Conroy and me have been quite busy making this house in Kloof, Durban our own sanctuary for the past 4 years. Our garden was a blank canvas in 2002. We are both nature lovers and on the advice of our landscaper, Jason de Leur, we went the indigenous route. Today we are benefitting from this choice. It is not only a waterwise garden, the birdlife is absolutely amazing. With all the rockeries incorporated the reptile species has also made it their home. A bee colony also zoom-ed in and unfortunately we were forced to have them professionally removed for safety reasons. The local Kloof monkey troops also frequent the garden in search of tasty morsels (being anything that flowers) and entertains us with their clowning around. We often forget to take photos of our homes and as we move on the memories of our past homes fade. Having done this scrapbooking layout I knew that we will always have a visual memory of this house we made our home. The white irises were in full bloom one sunny afternoon and I had to take the opportunity of capturing them. The specks of white from the irises formed a nice frame around the photos of our home.
Below is a brief history of our indigenous garden, our vision for it, etc.
Brief History of the Garden We relocated from Pretoria to Kloof, Durban during January 2002. Unit 4, 4 Coghill Ave was a spec house at the time. There was no garden and no retaining walls around the back and side of the house. Due to seasonal heavy rains the unretained embankments around the house posed a serious mudslide threat. We appointed a local landscaper to solve this problem and do the basic shaping/landscaping of the garden. On recommendation from the landscaper we decided to go the indigenous route. We have had no previous knowledge or experience regarding indigenous plants and gave the landscaper carte blanche with regard to the type of plants he introduced. A year lapsed after the initial landscaping and numerous plants and ground covers seemed very messy/scraggy and just not our style. The embankment on the one side of the house was still causing mudslides during heavy rain and we struggled to keep the flagstone path, which we have in the meantime laid ourselves, free from soil. Having been to the Kloof Conservancy/Robyndale open gardens day during 2003 we got inspired by some of the gardens and decided to approach Robyndale for suggestions and a quote. After Jason de Leur took us on a tour of indigenous gardens they landscaped, we fell in love with how natural the gardens looked and blended in with the local environment. Robyndale commenced, during July/August 2003, with the FIRST PHASE of the garden. They removed 80% of the previous landscaping and started with a clean canvass. The problem embankment on the side of the house and the front garden as well as the steps up to the swing bench above the rockery at the side of the house was their first challenge – which turned out to be the key elements of the garden. The SECOND PHASE (the rest of the embankment in front of the swing bench area and the back of the house) was re‑landscaped during July 2004. The THIRD AND FINAL PHASE (removal of Yesterday-Todays-&-Tomorrow’s in front of boundary wall and relandscaping) was done during July/August 2004. This area is therefore the youngest area in the garden and has grown tremendously in the 7 months since landscaping. Vision A luscious indigenous oasis where man, birds and animals can feel free to roam and live side by side. The garden is already a place in which tired souls can unwind and find new inspiration. Particular Areas of Interest The rockery with pathway leading to relaxation area and elevated viewpoint serves as a relaxing hideaway. The flagstone path around the back of the house facilitates a peaceful walkabout whilst savouring the variety of indigenous plants which lines the pathway. The various stone bird baths attract a variety of birds and gives a cool feeling on hot sunny days. There are in the region of 14 species of aloes throughout the garden. Wildlife The blueheaded lizard and various other types of lizards live around the rockeries and stone water baths. As yet we have not spotted Chameleons and cannot wait for them to make this garden their home. The local monkey troop makes its way through the garden once a week, foraging for quick and tasty pickings, the unopened Strelitzia flowers being a favourite. Tree frogs are often spotted on windows during night time. The following birds have been observed: Woollynecked Stork (Wolnekooievaar) Brownhooded Kingfisher (Bruinkopvisvanger) Hoopoe Purplecrested Lourie (Bloukuifloerie) Bronze Mannikin (Gewone Fret) Sunbirds Redeyed Dove Blackeyed Bulbul (Tiptol) Olive Thrush (Olyflyster) Black Flycatcher (Swartvlieëvanger) Cape Wagtail (Gewone Kwikkie) Hadeda Ibis Egyptian Goose (Kolgans)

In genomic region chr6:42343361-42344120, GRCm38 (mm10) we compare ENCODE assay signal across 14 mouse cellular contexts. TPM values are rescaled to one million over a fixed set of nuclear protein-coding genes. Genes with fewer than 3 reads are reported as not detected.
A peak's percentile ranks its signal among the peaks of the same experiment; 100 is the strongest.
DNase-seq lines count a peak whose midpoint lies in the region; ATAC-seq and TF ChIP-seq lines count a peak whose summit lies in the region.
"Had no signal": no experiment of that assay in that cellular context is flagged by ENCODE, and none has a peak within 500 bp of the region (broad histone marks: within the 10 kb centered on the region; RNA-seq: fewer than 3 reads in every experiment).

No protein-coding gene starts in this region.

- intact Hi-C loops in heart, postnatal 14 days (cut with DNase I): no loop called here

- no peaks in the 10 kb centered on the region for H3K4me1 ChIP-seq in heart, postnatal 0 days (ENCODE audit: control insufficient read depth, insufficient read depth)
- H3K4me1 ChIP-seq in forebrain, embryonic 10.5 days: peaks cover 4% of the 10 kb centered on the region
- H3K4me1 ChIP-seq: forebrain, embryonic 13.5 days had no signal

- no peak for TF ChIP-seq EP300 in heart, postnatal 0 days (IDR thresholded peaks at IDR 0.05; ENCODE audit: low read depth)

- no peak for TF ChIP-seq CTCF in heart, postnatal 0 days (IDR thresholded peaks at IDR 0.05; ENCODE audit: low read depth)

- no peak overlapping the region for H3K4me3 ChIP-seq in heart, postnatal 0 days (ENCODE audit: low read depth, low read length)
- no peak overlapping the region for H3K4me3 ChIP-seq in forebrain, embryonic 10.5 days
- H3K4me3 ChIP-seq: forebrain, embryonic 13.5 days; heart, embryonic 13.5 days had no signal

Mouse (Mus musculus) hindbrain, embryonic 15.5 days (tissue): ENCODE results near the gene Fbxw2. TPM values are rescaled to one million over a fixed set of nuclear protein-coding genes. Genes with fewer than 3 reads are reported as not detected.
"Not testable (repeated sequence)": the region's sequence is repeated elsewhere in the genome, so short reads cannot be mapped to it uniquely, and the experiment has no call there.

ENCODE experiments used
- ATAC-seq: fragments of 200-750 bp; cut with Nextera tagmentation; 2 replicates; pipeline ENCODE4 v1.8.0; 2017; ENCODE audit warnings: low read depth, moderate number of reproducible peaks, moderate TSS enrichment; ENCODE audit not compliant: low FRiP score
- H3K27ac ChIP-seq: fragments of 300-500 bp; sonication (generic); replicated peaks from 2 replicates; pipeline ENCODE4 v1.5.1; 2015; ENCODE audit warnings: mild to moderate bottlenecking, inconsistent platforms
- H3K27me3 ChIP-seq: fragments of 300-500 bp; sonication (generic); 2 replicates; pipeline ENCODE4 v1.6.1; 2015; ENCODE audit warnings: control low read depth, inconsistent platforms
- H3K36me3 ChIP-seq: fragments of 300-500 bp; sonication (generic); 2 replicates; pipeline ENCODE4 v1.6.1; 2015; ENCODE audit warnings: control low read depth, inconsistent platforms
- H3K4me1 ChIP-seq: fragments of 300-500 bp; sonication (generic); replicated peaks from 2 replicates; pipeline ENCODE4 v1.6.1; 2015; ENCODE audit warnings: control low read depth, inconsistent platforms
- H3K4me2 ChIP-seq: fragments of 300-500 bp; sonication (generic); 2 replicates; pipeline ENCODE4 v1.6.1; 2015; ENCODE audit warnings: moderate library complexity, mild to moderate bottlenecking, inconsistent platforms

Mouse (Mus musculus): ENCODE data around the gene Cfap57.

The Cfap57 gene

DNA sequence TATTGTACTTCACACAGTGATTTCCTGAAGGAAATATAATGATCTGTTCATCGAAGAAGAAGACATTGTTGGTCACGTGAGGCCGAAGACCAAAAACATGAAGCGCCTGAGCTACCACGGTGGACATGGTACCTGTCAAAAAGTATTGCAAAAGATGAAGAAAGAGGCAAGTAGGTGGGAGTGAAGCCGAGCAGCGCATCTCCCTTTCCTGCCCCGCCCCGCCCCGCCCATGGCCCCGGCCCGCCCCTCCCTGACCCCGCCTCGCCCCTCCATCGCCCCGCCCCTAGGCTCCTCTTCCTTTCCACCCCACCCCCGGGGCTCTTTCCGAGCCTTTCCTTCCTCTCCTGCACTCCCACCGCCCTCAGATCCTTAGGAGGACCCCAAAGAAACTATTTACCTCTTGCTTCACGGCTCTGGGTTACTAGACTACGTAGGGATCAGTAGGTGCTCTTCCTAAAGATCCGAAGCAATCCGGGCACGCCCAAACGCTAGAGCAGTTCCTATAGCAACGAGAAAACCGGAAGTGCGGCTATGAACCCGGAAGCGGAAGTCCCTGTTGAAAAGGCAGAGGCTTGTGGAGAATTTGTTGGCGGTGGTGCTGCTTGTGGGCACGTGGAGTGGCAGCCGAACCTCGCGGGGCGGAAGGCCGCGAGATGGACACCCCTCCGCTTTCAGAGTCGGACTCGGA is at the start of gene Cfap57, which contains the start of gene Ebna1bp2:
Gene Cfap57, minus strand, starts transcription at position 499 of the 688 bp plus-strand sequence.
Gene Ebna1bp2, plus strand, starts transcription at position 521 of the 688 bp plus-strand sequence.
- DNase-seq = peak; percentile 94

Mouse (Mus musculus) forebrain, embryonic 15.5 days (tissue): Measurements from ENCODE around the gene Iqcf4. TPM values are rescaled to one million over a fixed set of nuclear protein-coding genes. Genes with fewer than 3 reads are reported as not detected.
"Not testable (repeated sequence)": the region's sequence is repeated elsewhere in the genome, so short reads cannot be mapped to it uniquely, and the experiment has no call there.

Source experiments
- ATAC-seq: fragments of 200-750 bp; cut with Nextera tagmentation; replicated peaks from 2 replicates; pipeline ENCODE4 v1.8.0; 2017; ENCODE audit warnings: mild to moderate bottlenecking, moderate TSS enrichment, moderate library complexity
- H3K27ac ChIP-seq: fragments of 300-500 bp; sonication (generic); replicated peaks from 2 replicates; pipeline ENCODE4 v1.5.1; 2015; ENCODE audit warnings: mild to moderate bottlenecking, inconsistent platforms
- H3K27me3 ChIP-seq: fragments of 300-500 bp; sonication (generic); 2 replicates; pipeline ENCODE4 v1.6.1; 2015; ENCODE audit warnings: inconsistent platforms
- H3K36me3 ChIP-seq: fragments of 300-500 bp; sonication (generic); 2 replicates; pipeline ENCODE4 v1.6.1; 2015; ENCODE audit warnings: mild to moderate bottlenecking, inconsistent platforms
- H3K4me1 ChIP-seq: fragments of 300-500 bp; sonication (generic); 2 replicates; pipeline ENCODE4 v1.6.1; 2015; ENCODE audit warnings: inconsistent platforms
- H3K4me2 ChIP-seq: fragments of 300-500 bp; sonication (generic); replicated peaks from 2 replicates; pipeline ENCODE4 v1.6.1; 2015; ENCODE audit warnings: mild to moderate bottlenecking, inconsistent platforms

Watch this space for exciting scrapbooking layouts of our garden.!